Giramondo Publishing originates from that most venerated of Australian Arts institutions—the literary journal. Since the company’s inception in 1996—when they began releasing the biannual book-length journal HEAT—Giramondo’s main focus has shifted, and in 2002 they began publish books by individual authors.
With a number of critically acclaimed and award winning novels in print, such as Alexis Wright’s Carpentaria and Gerald Murnane’s Tamarisk Row, one-man editing team Ivor Indyk explains his past need to be a more direct part of the Australian publishing industry:
‘After some years as a university teacher and critic of Australian literature, I felt the need for a more direct involvement with writers and with the process of writing, especially since I often found myself criticising books for faults that could have been avoided with skilful editing … Active intervention in the literature seemed more important than sitting back and casting a scholarly eye over it all. It wasn’t just a matter of editing—books and authors that I thought were of national significance weren’t being published.’
His, and therefore Giramondo’s, intentions are admirable when compared to the current cash-orientated, blockbuster-seeking model of the major publishing houses. Giramondo’s extensive back catalogue of award-winning and nominated novels speaks volumes about the small publishing house’s ability to stand toe-to-toe with the multinationals in terms of critical recognition in the local market.
A high percentage of the twenty-six books currently published by Giramondo have achieved some sort of industry acclaim. Alexis Wright’s Carpentaria won the 2007 Miles Franklin Award, the Australian Literature Society Gold Medal, Victorian Premier’s Award for Fiction, Queensland Premier’s Award for Fiction and the ABIA Literary Fiction Book of the Year Award. Gerald Murnane received the 2008 Australia Council’s Writers’ Emeritus Award for Tamarisk Row. The Sleep of a Learning Man by Anthony Lawrence, has won both the Judith Wright Calanthe Award and the Kenneth Slessor Prize for Poetry. Mireille Juchau’s Burning In and Sara Knox’s The Orphan Gunner were short-listed for the 2008 Commonwealth Writers’ Prize. The list goes on.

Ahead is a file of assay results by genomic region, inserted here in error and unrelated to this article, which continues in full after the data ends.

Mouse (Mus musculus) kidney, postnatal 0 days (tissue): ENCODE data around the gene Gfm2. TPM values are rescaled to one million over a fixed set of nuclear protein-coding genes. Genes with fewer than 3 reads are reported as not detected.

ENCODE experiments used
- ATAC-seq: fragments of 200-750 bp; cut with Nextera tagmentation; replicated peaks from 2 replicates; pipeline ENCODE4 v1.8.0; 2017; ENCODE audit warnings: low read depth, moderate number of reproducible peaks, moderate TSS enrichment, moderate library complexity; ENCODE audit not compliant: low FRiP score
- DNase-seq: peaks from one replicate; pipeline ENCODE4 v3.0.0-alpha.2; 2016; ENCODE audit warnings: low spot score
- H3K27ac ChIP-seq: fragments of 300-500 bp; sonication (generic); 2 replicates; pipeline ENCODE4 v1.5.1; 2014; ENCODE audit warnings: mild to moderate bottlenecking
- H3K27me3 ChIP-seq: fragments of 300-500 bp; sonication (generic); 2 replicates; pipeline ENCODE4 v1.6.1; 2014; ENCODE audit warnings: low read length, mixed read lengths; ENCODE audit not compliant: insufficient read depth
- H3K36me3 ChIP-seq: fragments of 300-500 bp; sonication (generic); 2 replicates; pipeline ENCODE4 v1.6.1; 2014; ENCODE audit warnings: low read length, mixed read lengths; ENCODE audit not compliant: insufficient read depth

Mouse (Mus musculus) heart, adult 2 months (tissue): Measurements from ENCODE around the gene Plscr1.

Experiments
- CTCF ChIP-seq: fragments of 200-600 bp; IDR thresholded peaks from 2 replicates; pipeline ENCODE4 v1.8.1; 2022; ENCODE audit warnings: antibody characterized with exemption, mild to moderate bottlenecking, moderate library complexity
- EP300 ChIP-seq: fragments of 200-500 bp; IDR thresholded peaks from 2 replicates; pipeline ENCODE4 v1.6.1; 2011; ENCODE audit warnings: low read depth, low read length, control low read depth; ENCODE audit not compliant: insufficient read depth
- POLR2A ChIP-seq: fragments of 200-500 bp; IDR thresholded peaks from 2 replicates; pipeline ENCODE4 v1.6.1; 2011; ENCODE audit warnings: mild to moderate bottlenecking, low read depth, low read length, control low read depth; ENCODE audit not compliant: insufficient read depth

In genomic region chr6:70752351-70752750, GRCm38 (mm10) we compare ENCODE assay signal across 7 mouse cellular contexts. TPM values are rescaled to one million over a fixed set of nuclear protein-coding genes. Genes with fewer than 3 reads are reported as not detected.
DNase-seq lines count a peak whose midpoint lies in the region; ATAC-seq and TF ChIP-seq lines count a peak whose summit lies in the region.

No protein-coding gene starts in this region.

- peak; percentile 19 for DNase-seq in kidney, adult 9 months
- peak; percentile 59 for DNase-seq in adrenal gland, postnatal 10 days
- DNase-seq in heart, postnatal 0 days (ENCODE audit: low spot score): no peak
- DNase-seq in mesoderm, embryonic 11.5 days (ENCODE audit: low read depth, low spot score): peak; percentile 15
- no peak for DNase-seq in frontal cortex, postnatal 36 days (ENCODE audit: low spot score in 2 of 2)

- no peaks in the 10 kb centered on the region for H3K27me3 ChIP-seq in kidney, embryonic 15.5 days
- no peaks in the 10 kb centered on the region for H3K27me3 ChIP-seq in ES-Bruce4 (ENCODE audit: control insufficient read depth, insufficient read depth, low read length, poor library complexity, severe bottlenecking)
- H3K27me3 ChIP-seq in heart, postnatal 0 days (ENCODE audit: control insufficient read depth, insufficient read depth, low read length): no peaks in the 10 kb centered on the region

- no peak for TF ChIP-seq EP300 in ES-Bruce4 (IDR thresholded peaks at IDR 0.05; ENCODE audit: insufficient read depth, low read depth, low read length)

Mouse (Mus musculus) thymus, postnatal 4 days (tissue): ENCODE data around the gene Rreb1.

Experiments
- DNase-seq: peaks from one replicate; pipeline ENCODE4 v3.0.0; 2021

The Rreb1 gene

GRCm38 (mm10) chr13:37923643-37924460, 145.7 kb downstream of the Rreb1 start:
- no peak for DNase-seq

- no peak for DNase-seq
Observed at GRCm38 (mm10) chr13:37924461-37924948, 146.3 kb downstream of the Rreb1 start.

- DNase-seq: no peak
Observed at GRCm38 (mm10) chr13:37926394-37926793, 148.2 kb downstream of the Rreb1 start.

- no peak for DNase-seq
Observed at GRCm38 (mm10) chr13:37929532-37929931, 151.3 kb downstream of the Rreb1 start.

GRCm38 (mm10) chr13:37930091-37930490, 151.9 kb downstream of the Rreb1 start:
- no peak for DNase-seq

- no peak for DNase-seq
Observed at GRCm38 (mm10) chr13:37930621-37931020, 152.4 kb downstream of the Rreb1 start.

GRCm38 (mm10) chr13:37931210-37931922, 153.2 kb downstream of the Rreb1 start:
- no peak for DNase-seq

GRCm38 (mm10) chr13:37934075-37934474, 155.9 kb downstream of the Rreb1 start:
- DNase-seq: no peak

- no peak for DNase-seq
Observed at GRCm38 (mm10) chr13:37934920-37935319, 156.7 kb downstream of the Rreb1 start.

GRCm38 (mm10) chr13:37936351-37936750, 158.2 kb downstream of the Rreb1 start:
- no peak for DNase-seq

Looking at this highly regarded back catalogue, we can deduce that Giramondo’s main guideline for publication would be quality not quantity, and this is confirmed by Ivor:
‘Well, [the novel has to be] literary—which means that the texture of the writing is the most important thing – it’s got to do wonderful things with language. It should last. It should provoke thought and imagination (another way of saying that ‘it [should push] boundaries’). And finally, it should be rich and strange: it should take advantage of the wealth of cultural resources available to writers in this country, and be ‘cosmopolitan’.’
As a successful small publishing house, Giramondo supports initiatives that in turn support the local industry. Giramondo is affiliated with SPUNC: the Small Press Underground Networking Community. In its mission statement, SPUNC states that it ‘exists to advance the interests of the Australian small and independent publishing sector, and to facilitate cooperation between members of that sector.’
Since March 2005, HEAT magazine and the Giramondo imprint have been published from the The Writing and Society Research Group at the University of Western Sydney. This group brings together writers, publishers, scholars and students concerned with the social and imaginative power of higher-quality writing. Giramondo also receives local and national Arts funding—the Literature Fund of the Australia Council, the NSW Ministry of the Arts, Sydney Grammar School, and Arts Victoria are all supporters .
Each title from Giramondo is designed by the award-winning Australian designer Harry Williamson, whose distinct, simplistic style, Ivor states, makes a Giramondo title instantly recognisable. Each are, in a sense, Williamson’s oeuvre (though not his first). The similarity between each book series release—whether novels, poetry, or essays—is deliberate and a matter of ‘branding’, which Ivor describes as being ‘a bit like Picador or Faber or Penguin in the old days. Publishers don’t do it now—it is every title for itself—but we feel readers should be able to recognise a Giramondo book immediately, for its guarantee of literary quality.’
Contact Giramondo at:
Giramondo Publishing Company
PO Box 752
Artarmon NSW 1570
telephone/fax: +61 2 9419 7934
 The works of a writer, painter, or the like, taken as a whole.